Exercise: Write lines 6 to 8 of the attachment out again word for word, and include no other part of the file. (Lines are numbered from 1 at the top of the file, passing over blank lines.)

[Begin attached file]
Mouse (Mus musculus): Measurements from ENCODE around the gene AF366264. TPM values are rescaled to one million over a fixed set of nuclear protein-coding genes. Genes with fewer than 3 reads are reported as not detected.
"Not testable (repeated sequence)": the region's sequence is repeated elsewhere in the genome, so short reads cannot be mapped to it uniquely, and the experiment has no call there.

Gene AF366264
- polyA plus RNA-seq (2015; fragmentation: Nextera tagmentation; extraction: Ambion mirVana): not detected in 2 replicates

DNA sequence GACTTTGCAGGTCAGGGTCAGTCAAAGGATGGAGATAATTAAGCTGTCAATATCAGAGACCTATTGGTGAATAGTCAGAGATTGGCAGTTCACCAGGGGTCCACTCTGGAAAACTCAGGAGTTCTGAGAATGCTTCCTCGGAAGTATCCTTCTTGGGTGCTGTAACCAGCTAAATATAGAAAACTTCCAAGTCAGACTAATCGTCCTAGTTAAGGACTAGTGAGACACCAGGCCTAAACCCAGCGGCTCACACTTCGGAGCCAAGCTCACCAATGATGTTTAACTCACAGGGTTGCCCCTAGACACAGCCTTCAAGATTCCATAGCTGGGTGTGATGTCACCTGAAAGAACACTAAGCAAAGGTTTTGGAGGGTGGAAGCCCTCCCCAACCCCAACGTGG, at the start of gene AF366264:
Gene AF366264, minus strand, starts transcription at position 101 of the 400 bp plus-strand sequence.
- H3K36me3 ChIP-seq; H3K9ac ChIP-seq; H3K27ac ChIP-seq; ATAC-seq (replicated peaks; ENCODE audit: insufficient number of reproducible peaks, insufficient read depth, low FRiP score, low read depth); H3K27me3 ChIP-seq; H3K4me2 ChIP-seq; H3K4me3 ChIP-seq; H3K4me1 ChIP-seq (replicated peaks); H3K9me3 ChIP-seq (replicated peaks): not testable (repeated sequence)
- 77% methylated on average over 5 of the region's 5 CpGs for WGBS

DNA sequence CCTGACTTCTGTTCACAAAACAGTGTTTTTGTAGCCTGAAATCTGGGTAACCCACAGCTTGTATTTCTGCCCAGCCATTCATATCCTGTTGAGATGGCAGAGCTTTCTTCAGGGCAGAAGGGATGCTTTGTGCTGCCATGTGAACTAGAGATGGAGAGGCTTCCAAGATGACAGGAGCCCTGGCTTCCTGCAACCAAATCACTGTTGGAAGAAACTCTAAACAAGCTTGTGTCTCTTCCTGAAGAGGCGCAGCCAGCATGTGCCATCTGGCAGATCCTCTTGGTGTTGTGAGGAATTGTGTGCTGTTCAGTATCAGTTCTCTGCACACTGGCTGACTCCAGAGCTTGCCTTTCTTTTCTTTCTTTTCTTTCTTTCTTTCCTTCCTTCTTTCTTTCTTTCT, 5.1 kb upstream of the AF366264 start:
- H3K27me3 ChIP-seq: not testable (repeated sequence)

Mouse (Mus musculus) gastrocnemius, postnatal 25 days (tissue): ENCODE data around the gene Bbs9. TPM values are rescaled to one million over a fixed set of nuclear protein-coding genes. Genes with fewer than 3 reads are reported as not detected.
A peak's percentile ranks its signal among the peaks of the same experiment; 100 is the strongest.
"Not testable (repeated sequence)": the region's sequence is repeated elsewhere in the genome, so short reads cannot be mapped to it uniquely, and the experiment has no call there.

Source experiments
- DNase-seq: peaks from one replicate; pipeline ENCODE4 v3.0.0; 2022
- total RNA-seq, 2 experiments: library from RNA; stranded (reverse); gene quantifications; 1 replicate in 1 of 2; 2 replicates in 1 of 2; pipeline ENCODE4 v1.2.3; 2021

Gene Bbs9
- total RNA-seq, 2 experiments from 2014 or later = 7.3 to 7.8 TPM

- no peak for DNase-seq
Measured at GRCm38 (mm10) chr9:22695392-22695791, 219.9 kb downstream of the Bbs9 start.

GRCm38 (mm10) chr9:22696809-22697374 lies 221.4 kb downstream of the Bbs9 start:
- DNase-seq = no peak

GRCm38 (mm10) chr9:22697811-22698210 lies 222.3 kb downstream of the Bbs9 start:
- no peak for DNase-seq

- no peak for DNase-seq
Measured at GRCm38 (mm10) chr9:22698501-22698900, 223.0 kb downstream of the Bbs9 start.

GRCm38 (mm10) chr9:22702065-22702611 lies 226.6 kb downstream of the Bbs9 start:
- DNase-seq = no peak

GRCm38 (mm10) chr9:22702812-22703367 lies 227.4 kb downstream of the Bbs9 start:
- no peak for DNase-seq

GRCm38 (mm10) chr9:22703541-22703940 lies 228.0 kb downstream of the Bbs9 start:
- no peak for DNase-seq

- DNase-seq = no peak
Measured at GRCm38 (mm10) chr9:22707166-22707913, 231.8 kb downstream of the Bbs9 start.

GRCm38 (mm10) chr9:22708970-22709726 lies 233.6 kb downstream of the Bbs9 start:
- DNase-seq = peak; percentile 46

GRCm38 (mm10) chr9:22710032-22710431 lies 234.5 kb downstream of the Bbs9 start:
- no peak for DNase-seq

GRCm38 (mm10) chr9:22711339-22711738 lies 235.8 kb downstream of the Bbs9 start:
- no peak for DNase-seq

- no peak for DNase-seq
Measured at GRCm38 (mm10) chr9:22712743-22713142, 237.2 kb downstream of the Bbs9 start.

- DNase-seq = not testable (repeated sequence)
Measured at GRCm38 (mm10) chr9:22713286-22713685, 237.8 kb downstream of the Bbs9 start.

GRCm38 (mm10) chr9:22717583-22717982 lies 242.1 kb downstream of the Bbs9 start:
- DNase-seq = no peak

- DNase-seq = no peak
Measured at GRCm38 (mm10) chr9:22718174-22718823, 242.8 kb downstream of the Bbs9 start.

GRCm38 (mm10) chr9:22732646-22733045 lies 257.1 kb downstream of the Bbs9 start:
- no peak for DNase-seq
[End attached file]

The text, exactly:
Gene AF366264, minus strand, starts transcription at position 101 of the 400 bp plus-strand sequence.
- H3K36me3 ChIP-seq; H3K9ac ChIP-seq; H3K27ac ChIP-seq; ATAC-seq (replicated peaks; ENCODE audit: insufficient number of reproducible peaks, insufficient read depth, low FRiP score, low read depth); H3K27me3 ChIP-seq; H3K4me2 ChIP-seq; H3K4me3 ChIP-seq; H3K4me1 ChIP-seq (replicated peaks); H3K9me3 ChIP-seq (replicated peaks): not testable (repeated sequence)
- 77% methylated on average over 5 of the region's 5 CpGs for WGBS